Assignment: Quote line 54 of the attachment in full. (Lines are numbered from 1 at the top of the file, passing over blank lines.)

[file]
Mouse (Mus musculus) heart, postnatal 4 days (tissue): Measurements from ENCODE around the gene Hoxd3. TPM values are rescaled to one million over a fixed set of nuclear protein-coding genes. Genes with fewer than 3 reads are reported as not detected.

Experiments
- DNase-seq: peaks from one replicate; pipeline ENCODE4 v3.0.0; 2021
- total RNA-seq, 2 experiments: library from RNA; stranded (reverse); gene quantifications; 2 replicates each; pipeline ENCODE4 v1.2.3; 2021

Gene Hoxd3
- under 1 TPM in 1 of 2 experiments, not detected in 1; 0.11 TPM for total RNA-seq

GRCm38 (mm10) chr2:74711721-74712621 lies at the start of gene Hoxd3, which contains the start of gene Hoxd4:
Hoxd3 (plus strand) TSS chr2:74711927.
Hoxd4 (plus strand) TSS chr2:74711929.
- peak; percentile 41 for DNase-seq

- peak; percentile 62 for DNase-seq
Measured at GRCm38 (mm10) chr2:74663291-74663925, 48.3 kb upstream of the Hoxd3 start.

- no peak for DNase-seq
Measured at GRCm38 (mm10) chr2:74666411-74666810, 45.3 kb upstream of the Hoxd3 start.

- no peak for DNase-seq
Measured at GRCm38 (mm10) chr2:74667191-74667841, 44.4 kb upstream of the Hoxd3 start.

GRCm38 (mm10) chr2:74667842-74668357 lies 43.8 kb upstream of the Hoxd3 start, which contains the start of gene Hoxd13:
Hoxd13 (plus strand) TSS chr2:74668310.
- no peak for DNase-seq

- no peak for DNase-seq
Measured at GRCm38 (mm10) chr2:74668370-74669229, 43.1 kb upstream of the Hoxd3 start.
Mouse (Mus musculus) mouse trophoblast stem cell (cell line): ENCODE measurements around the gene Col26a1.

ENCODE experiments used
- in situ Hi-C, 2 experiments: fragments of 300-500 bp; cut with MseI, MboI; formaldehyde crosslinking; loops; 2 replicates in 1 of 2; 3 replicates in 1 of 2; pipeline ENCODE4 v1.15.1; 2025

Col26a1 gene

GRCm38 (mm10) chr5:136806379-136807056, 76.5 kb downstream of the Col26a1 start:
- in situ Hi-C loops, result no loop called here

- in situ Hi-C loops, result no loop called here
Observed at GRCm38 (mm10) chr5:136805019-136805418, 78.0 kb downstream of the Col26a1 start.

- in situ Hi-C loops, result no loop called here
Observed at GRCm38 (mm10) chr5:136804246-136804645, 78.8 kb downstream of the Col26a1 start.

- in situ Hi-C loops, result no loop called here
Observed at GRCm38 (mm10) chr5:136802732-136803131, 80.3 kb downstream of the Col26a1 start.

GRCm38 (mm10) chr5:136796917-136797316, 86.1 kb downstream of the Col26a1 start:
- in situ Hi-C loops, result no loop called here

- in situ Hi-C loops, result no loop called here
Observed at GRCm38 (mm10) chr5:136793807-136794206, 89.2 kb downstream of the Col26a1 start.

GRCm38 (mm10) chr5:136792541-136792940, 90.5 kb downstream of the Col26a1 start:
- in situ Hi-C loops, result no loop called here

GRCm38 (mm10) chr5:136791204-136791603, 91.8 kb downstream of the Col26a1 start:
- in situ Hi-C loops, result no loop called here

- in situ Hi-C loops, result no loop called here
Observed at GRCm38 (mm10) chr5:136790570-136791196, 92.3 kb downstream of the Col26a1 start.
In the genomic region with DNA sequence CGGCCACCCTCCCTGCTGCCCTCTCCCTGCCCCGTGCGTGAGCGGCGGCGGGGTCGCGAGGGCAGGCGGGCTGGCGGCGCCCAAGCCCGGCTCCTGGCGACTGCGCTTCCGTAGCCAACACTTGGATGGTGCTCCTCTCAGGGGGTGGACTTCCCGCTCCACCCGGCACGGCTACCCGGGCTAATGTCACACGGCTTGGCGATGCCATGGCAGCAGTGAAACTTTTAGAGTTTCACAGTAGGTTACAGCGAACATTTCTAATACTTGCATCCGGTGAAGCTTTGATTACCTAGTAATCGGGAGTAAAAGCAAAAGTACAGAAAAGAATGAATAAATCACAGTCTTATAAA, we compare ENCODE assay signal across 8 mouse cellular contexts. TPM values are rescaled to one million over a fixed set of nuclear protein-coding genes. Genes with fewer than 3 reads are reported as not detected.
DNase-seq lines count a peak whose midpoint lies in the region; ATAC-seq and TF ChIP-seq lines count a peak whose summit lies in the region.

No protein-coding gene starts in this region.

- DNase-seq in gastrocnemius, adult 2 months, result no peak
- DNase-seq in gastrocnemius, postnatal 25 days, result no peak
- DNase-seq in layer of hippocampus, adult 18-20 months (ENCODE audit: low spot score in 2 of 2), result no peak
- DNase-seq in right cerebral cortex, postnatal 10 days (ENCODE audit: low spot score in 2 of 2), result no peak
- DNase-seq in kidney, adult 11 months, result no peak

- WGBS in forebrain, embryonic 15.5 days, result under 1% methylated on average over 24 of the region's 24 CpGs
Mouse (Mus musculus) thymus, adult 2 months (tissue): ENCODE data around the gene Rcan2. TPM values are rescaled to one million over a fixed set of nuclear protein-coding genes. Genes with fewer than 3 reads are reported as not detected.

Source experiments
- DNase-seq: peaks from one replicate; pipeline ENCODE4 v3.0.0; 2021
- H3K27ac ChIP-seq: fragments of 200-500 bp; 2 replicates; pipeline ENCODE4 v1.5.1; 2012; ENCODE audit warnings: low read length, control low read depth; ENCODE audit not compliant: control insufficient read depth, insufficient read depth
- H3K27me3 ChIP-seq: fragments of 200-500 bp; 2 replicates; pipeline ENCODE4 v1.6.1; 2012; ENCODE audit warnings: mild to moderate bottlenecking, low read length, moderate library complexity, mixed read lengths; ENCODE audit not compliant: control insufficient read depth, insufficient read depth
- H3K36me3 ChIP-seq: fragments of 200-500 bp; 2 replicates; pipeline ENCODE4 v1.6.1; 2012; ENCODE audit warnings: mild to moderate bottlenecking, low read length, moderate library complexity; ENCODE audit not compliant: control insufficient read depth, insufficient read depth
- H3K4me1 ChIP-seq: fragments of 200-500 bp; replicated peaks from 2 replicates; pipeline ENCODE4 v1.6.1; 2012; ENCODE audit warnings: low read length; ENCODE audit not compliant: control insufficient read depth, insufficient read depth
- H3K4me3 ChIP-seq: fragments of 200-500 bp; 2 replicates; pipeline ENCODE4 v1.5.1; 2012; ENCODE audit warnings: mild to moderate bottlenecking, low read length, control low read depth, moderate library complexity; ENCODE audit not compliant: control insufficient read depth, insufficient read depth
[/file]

Source experiments